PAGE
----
Have you ever thought that the world-famous Caldera of Santorini with its magical sunset and astonishing natural beauty is a result of sudden, violent eruptions that have destroyed the island more than once in the past? Let us introduce you to the history of Thira, more commonly known with its Latin name Santorini, and how its people managed to co-exist with the ever-going danger of a roaring volcano.
Santorini or Thira is one of the ten volcanoes to be found in Greece and one of the five still active ones! Perhaps the most frequent and brutal eruptions happened on Thira, resulting in the special formation of the island, its unusual shape and the creation of its spectacular caldera. Santorini is included in the Decade Volcanoes, a volcano-group marked by scientists (IAVCEI) as particularly interesting because of their characteristics and history. The island of Thira has always been an important piece of land and a safe port due to its location in the middle of the Aegean archipelago, its close distance to the rest of the Cycladic islands and its proximity to the island of Crete. Therefore, humans quickly decided to settle on this small island, unaware of the dangers lurking.
Thira was not always a volcanic island. Millions of years ago, at the place where Santorini is today, there used to be a small island similar to the rest of Cyclades. This 'parent' island is nowadays identified as the mountains of Mesa Vouno and Profitis Ilias. The volcanic activity on the island started with the subduction of the African tectonic plate under the Eurasian. Then, a series of eruptions and magma flows formed a shield volcano with a slightly conical shape. The very structure of the island and the shift of volcanic activity about 400,000 years ago, set on track a series of brutal eruptions that changed dramatically the morphology of Thira. Geologists suggest that more than twelve massively explosive eruptions gradually formed the caldera and submerged almost the entire central part of the volcano.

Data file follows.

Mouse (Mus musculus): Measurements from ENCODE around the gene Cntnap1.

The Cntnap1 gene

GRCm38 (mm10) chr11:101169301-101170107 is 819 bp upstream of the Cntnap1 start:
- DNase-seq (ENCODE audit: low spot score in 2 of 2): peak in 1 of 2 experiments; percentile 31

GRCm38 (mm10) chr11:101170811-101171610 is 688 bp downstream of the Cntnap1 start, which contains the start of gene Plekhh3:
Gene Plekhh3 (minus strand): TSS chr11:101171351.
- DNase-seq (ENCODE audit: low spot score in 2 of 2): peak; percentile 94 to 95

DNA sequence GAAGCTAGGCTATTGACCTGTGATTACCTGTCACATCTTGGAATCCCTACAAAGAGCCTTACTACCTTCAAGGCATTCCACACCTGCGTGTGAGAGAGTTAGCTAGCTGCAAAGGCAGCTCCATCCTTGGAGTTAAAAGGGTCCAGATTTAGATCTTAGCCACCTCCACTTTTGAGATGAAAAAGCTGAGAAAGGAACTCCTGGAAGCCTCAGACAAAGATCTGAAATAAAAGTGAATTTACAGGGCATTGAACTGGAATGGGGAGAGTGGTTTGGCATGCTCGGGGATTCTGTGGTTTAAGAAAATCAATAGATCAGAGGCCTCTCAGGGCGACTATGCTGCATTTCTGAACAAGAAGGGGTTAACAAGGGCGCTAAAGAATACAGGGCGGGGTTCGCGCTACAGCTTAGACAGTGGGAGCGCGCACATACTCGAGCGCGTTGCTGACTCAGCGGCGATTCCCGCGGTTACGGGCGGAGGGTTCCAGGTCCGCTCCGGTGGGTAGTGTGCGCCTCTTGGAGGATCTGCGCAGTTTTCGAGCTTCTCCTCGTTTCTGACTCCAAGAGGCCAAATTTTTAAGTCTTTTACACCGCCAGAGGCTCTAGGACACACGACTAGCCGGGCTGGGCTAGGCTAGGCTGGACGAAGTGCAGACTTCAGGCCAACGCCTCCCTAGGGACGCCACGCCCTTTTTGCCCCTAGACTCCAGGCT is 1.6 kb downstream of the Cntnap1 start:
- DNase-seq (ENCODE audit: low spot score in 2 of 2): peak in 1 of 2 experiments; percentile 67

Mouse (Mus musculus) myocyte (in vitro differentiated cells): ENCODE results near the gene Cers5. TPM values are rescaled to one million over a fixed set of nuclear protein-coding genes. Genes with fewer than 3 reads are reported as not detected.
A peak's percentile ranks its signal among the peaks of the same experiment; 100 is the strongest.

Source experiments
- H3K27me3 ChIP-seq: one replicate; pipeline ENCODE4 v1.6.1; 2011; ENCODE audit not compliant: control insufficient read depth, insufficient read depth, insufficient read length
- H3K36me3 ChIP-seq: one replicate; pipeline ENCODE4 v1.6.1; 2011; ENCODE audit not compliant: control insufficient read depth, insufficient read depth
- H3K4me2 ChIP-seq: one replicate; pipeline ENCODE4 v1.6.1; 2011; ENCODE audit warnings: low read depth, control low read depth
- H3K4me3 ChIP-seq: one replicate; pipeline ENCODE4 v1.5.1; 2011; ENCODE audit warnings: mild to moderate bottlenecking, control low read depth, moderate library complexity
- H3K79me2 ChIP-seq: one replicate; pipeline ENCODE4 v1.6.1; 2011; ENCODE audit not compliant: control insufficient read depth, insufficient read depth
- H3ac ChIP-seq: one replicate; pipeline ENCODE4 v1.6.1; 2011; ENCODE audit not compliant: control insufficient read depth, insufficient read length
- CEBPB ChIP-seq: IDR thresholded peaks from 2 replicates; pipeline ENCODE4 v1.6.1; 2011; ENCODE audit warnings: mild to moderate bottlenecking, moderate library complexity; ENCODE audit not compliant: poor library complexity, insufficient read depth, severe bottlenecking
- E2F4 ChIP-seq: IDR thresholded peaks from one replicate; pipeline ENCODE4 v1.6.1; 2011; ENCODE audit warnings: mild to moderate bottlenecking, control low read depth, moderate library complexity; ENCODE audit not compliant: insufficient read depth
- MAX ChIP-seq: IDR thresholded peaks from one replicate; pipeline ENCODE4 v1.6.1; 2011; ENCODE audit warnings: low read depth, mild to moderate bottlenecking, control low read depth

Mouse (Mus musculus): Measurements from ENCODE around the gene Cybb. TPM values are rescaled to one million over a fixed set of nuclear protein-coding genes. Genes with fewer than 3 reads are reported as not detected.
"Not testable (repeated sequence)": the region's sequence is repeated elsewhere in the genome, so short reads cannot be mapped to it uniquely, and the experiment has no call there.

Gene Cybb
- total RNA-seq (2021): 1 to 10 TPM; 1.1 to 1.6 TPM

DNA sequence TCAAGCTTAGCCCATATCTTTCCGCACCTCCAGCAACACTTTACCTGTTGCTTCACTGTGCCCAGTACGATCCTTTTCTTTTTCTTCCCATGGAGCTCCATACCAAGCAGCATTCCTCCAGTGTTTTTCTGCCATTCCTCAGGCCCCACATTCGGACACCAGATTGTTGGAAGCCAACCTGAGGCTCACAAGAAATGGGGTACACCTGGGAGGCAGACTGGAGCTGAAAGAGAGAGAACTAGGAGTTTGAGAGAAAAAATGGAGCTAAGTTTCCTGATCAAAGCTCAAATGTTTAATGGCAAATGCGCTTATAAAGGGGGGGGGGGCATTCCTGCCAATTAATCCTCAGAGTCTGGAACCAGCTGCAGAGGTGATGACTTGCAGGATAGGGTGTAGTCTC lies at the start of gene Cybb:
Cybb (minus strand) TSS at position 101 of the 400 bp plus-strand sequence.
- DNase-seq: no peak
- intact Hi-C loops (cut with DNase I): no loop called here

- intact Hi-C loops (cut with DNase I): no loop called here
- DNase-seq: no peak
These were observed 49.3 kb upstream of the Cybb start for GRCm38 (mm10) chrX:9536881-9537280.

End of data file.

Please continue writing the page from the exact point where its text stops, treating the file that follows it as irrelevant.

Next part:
Eventually, Santorini was formed into a circular island having a single entrance to an inner sea channel around the still above-the-water tip of the volcano, operating as a welcoming and safe port. During the Minoan Bronze Age, the Minoan civilization was at its peak, controlling the area of the Aegean and setting a sea-trading network, something quite revolutionary for the time. One of the most important settlements was Akrotiri at the southeast part of the island. The settlement was of great importance, covering quite a significant area with hundreds of houses, public squares, and palace complexes, reflecting a prosperous civilization with high standards of living. Suddenly, another huge explosion sealed the fate of the inhabitants. Due to the discovery of a carbonized olive tree branch, scientists dated the eruption between 1627 to 1600 BC. The eruption was so brutal that changed once more the morphology of the island by sinking a vast area and creating the islands of Therasia, Kameni, and Aspronisi.